James Dyson, Ridley Scott, David Adjaye, Zandra Rhodes, Tracey Emin and David Hockney are all RCA graduates – as is Trinidad's accomplished jeweler, Barbara Jardine.

Mr. Chancellor, the rise of 'useful' art in London did not happen by chance. Post-war, war-weary Britain was as grey as its climate! The arrival at the RCA of professors like the iconic dressmaker, Janey Ironside, was to give rise to designers such as Mary Quant and her mini skirt and 'Swinging London' was on its way. Britain needed colour and Althea McNish was there to satisfy that need with her big, beautiful splashy prints of every kind of flower and tropical pattern imaginable. In establishing need and opportunity as partial indices of explaining the success of Althea Mc Nish, we are also bound to point out that there were entrepreneurs who were anxious to commission her work. Trinidad and Tobago has never yet managed to produce the likes of Liberty of London which is still, today, an extraordinarily grand store.

Liberty's reputation does not rest on the cheap, the imitative or the glitzy. Instead, its glamour derives from generations of insistence upon carrying only the finest lines. An early supporter of the Arts and Crafts movement, Liberty's, as exemplified by the Liberty print, became synonymous with textiles of authenticity, integrity and design, all evolving from best practices. Here indeed is an example of "Wisdom enough to leach us of our ill ..."!

In other words, the imperatives of the time, the confluence of training and circumstances, and the opportunity to turn them to economic advantage provided Miss McNish with her own "loom", with which to weave and craft her talent into those legendary lengths of cloth for which she is so justly famous.

Mr. Chancellor, it is not by happenstance that I have chosen to reflect on metaphors of looms, of weaving and of fabric in order to provide some context for our appreciation today of Miss McNish. In a most literal and immediate sense, textiles are the business for which she has become legendary - textiles and those vivid murals which adorn the interiors of various ocean liners.

But for Trinidad and Tobago, the birth of this new University places the possible confluence of art and technology tantalisingly close at hand. Moreover, the University makes plain that its mission is to develop effective entrepreneurial capacity. For the artist/designer, could it be, as Nina Simone sings in the song that:

There's a new day comin'
And it's just around the bend,
There's a new day comin'
This one's comin' to an end ... ?

Petrochemicals are a major component of dyes for textiles - as indeed they are of synthetic fabrics. Nor should it be forgotten that the Caribbean can produce, and has produced, commercial quantities of sea-island cotton, reckoned by many to be the best in the world. Natural dye stuffs which abound in our tropical rainforests point a future for the region that may be both technologically based and which may also be handmade. In an age of mass production, the world has learnt to place finely created work of the hands at the upper end of the trade. Indeed, all of these islands' natural resource base are as yet unexploited in the way that Liberty and Ascher dealt with Miss McNish.

Upon this gifted age, in its dark hour,
falls from the sky a meteoric shower
Of facts… they lie unquestioned, uncombined.
Wisdom enough to leach us of our ill
is daily spun; but there exists no loom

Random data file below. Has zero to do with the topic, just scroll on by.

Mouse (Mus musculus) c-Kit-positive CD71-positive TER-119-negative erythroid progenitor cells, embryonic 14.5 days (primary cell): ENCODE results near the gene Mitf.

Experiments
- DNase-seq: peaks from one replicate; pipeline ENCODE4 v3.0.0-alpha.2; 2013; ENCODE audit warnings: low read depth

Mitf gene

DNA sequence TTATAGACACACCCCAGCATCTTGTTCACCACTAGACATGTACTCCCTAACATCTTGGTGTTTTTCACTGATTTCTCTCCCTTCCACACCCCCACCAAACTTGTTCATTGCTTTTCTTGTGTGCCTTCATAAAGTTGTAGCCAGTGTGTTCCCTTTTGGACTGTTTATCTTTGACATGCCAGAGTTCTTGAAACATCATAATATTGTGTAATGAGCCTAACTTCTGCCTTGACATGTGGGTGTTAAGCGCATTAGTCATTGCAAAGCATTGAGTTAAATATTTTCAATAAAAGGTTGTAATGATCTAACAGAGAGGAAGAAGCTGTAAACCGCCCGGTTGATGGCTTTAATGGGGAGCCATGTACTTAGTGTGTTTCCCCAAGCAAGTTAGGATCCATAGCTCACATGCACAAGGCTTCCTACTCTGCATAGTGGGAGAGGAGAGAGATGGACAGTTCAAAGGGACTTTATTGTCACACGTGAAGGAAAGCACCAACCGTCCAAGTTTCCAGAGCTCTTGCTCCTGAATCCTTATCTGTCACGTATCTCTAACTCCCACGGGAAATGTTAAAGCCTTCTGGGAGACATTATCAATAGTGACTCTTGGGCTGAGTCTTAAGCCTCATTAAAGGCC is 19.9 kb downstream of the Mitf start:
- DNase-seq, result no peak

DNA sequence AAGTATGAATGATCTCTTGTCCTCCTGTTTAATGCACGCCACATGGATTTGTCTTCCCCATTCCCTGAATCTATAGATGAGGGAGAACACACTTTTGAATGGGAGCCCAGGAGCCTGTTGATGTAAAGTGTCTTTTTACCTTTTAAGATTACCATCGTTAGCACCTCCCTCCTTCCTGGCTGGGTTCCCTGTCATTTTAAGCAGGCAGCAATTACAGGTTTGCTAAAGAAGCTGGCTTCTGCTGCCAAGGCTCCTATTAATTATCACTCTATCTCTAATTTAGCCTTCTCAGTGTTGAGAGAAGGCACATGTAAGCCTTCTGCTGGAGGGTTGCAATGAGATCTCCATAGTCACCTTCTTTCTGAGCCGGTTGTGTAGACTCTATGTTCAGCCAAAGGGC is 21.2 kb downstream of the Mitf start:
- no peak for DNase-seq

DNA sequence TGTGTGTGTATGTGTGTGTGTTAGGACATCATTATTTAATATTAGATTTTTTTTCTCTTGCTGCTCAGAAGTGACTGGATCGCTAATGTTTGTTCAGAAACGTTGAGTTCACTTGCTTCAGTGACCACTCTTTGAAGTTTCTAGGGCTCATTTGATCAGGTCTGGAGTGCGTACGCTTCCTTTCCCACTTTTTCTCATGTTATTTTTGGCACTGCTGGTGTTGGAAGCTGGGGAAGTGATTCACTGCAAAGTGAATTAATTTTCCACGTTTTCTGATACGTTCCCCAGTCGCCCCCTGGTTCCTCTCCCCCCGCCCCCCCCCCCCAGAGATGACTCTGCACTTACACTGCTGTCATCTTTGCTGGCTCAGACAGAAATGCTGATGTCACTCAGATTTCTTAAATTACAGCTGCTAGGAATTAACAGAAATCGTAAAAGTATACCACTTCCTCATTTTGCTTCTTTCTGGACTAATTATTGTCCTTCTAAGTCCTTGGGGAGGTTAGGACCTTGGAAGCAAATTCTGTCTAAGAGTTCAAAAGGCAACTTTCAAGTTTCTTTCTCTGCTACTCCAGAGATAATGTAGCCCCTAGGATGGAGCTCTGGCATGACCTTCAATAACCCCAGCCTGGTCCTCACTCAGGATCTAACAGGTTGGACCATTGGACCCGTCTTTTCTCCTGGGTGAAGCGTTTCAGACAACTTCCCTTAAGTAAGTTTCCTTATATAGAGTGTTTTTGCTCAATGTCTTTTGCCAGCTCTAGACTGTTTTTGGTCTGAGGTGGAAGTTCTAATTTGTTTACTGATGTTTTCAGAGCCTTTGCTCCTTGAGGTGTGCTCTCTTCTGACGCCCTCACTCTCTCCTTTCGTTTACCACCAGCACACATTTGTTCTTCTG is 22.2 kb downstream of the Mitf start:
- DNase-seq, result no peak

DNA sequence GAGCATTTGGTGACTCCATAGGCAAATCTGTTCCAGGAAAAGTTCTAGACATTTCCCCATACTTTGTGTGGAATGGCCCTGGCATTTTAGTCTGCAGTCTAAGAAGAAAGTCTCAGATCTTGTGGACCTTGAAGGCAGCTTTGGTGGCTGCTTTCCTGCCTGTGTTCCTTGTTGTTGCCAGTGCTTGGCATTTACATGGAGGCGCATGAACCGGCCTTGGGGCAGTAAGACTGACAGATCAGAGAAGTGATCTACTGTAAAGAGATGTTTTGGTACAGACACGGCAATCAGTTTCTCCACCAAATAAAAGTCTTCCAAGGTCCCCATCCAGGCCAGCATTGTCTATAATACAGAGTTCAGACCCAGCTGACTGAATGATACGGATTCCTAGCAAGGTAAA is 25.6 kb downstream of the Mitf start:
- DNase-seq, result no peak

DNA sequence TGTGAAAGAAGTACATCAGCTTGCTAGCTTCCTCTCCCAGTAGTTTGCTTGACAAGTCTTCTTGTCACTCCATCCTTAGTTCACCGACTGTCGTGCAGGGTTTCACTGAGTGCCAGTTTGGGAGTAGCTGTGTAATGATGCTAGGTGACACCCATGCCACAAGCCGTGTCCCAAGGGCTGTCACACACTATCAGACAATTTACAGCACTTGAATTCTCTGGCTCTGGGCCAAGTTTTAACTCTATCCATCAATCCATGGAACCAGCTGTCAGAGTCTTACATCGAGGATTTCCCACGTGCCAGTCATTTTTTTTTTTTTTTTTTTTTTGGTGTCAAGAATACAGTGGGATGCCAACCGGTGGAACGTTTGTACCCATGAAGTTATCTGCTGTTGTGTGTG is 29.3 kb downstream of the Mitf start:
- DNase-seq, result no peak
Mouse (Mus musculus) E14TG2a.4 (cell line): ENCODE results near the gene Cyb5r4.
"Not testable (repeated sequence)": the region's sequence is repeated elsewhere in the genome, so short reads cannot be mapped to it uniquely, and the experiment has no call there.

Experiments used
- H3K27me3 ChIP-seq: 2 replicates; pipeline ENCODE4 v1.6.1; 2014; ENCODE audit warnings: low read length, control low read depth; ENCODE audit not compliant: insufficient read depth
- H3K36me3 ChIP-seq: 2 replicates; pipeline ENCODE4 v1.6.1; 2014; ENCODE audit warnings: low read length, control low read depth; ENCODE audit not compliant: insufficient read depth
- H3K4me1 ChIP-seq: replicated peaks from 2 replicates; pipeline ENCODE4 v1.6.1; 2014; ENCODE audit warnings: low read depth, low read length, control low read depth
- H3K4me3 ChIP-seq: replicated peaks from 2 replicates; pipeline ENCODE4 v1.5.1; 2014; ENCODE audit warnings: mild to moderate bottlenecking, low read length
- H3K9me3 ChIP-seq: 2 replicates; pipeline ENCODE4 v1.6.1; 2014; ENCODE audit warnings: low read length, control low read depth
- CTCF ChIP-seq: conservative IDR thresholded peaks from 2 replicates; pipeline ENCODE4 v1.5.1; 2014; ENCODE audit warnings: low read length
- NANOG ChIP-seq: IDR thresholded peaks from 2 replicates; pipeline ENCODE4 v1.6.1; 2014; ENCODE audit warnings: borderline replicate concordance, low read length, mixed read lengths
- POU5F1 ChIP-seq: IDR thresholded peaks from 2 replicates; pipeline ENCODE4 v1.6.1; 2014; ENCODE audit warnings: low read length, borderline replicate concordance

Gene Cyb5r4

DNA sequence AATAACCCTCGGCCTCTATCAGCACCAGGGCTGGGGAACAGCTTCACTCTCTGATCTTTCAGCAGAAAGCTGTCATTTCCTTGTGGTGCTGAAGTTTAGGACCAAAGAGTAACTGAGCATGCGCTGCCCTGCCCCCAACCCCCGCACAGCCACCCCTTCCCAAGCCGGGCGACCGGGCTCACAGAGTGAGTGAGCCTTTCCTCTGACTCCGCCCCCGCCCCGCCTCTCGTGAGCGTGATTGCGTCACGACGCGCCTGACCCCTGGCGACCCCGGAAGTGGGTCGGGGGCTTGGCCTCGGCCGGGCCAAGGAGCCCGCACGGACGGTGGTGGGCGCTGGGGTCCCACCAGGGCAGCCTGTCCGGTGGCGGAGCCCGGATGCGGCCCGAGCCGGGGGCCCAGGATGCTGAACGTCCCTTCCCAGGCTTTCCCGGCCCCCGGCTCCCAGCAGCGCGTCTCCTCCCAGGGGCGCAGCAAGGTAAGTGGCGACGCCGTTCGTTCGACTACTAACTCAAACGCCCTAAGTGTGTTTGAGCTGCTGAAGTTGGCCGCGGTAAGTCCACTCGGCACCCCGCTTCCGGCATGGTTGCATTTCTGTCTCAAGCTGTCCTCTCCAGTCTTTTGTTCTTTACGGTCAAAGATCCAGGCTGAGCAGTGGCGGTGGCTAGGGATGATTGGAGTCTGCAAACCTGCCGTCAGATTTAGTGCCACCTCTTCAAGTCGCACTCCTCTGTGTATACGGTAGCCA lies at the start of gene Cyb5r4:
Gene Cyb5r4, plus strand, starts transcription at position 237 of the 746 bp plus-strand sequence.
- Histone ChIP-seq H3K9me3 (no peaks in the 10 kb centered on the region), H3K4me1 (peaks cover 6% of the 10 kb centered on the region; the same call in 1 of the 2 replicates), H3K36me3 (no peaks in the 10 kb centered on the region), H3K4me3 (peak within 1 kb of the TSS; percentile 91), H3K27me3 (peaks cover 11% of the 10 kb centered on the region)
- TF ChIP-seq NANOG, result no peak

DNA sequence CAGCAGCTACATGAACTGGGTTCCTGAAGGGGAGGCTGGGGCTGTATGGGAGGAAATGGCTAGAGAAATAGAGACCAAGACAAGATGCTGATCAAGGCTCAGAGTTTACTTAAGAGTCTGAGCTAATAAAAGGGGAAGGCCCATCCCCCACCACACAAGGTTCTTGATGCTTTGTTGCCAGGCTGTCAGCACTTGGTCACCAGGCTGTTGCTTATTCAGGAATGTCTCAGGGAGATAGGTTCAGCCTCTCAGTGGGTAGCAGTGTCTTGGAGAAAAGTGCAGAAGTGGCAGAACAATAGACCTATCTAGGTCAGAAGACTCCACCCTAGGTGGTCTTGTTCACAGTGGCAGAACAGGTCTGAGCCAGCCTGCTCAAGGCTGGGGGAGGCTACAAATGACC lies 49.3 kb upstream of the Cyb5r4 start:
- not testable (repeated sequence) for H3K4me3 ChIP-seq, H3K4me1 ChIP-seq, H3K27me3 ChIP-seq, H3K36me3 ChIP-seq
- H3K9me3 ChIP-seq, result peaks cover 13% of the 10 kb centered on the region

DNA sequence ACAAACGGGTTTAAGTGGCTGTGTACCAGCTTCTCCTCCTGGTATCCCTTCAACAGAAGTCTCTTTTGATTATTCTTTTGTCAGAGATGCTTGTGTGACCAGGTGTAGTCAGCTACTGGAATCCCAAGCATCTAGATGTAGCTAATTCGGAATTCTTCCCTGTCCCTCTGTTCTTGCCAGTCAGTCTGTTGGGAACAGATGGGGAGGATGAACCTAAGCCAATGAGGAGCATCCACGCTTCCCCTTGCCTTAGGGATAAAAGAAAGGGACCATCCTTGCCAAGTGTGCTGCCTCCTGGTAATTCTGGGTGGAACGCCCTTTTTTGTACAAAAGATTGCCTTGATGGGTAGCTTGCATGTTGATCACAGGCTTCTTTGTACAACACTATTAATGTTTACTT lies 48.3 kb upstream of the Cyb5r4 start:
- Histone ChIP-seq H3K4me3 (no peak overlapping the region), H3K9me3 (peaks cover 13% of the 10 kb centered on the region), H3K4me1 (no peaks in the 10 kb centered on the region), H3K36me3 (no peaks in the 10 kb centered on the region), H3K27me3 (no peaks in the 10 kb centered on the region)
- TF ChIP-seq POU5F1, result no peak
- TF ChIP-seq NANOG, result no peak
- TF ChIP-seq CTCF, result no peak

to weave it into fabric.

Mr. Chancellor, we have in Miss Althea McNish the perfect model of the loom which all artistically gifted people like ourselves have so desperately needed for so long. That "meteoric shower" of advantage now seems to lie almost within our reach! Perhaps in Miss McNish figuratively, as well as in actual terms, we have found a way forward. Let us link the example of her career to the process of crafting of our very own loom. Today Mr. Chancellor, we must be inspired by the example set by this distinguished artist and use it as a catalyst for those innovative and entrepreneurial directions which this new University of Trinidad and Tobago can and must take to so that we may all, in our various ways, begin to bring the natural talent of our people to fruition.

Miss McNish has already received the Chaconia Medal (Gold) from the Government of the Republic of Trinidad and Tobago. She has been, throughout her career, an independent Visitor to design colleges and departments on both sides of the Atlantic and her record of service to intuitional management in education is very long. Her counsel on professional design matters is sought by the Board of the U.K. Design Council, the Chartered Society of Designers and the Design and Industries Association and indicate the high regard in which she is held in her adopted homeland. Yet she has never lost her sense of rootedness in the Caribbean aesthetic reality. Visits back home and associations with Caribbean people in London – such as those in CAM – The Caribbean Artists Movement - could act as stimuli, validation, and justification.

May I turn once more to poetry for those words of significance which I do not have the gift to craft myself? Lines this time by William Butler Yeats:

Had I the heavens' embroidered cloths,
Enwrought with golden and silver light,
The blue and the dim and the dark cloths
Of night and light and the half light,
I would spread the cloths under your feet:
But I, being poor, have only my dreams;
I have spread my dreams under your feet;
Tread softly because you tread on my dreams.

Mr. Chancellor, it is an honour, it is a pleasure, (and I know that I speak here for all our gifted people who would also wish to be able to use their hands in the making of fine artistic product) to ask you to confer on Miss Althea McNish the award of the degree of Doctor of Fine Art, honoris causa.

Pat Bishop TC
Port of Spain
November 2006
revised 21 March 2007